Every new business requires some form of financial investment to get started, and figuring out the amount required before you get too far into the process is essential. You need to determine how much you’ll need to get off the ground and what it will cost to maintain the business on an ongoing basis.
Ideally, you should be able to forecast your expenses and anticipated cash flow for the first month, three months, six months and year of business. This information will reduce financial uncertainty and help you make smart decisions. The following outline provides some possible costs associated with starting a business. Use these to start an estimated budget for your business:
Startup costs can be as little as $100 or hundreds of thousands of dollars. Generally, startup costs include licenses and permits, legal fees, insurance, branding, prototyping, testing, market research, trademarking, grand opening events, launch marketing and any other costs that are required to start the business.
In addition to startup costs, there are usually a number of one-time expenses that you will need to fund when first starting your business. This can be highly variable, depending on the type of business you are starting. Capital expenditures may include initial computer or equipment costs, furniture, remodeling or improvements, office space and startup inventory.
Operating expenses are costs that recur each month and are required to keep your business running. Examples include rent, utilities, advertising, production, shipping and handling, supplies, telephone and Internet services, website fees, travel costs, employee salaries (and your own!) and professional membership fees. If your business requires you to do business with professional services providers, such as an attorneys, accountants, bookkeepers and IT support, be sure to factor in those ongoing costs.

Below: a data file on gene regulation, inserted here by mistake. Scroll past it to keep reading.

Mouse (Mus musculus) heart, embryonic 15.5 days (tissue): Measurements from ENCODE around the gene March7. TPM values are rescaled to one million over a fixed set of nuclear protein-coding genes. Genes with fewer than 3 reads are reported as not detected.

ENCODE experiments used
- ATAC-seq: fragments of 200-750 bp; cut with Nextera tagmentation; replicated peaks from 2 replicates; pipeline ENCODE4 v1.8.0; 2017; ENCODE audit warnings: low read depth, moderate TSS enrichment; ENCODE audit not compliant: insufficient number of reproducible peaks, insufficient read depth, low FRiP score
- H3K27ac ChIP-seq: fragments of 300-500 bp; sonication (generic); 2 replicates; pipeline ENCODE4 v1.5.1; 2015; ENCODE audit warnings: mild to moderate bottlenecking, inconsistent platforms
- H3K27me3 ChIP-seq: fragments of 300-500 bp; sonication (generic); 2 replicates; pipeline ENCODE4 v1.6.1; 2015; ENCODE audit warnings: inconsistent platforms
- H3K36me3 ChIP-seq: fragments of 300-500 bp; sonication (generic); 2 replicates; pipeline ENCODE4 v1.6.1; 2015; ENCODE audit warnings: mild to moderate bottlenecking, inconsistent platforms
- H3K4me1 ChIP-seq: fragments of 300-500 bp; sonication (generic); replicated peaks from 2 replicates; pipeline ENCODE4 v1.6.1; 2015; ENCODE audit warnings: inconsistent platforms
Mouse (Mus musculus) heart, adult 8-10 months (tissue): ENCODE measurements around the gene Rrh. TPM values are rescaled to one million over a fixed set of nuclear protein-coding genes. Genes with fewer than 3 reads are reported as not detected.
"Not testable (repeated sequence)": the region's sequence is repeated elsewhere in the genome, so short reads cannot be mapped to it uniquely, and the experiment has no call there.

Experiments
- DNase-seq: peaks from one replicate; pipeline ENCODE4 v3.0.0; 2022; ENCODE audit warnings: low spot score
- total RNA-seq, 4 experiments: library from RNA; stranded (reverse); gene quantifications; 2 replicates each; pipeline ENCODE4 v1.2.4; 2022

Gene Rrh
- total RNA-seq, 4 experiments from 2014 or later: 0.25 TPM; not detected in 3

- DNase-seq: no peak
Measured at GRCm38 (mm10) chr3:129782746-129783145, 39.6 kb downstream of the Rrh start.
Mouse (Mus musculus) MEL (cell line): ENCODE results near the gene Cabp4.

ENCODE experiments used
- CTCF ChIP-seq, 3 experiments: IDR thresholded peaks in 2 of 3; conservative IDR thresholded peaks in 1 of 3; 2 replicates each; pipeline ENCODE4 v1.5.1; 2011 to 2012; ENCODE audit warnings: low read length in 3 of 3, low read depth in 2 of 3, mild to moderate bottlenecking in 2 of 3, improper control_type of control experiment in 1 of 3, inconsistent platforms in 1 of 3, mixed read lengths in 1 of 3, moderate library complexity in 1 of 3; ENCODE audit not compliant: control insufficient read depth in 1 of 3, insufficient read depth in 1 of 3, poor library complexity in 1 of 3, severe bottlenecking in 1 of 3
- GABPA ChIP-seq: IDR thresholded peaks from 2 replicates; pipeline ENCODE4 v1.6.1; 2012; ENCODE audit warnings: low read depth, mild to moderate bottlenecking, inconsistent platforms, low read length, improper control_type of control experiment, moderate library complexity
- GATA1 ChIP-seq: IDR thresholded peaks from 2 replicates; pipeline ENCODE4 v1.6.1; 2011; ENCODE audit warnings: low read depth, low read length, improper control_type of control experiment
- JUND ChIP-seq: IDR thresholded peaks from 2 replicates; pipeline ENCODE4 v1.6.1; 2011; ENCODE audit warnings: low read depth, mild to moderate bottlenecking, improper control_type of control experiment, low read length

How much is needed right now?
Ideally, you will have at least six months of funding (12 months is even better) to cover your expenses as you get started, since the business ramp-up stage typically takes some time. There are ways you can minimize the risk when just starting out, though. You can start your business on a part-time basis while you maintain regular income from an existing full-time job. Or, you can team up with a partner to split the costs and spread out the risk. You can even try crowdfunding on sites like Kickstarter to get the financial support you need without taking out a loan or using credit.
Whichever path you take, make sure you have a good understanding of the financial requirements before committing to the business. The most important thing is to do your research so you don't end up losing time and money by being unprepared.
Want to learn more? Read more tips from Alyssa Gregory.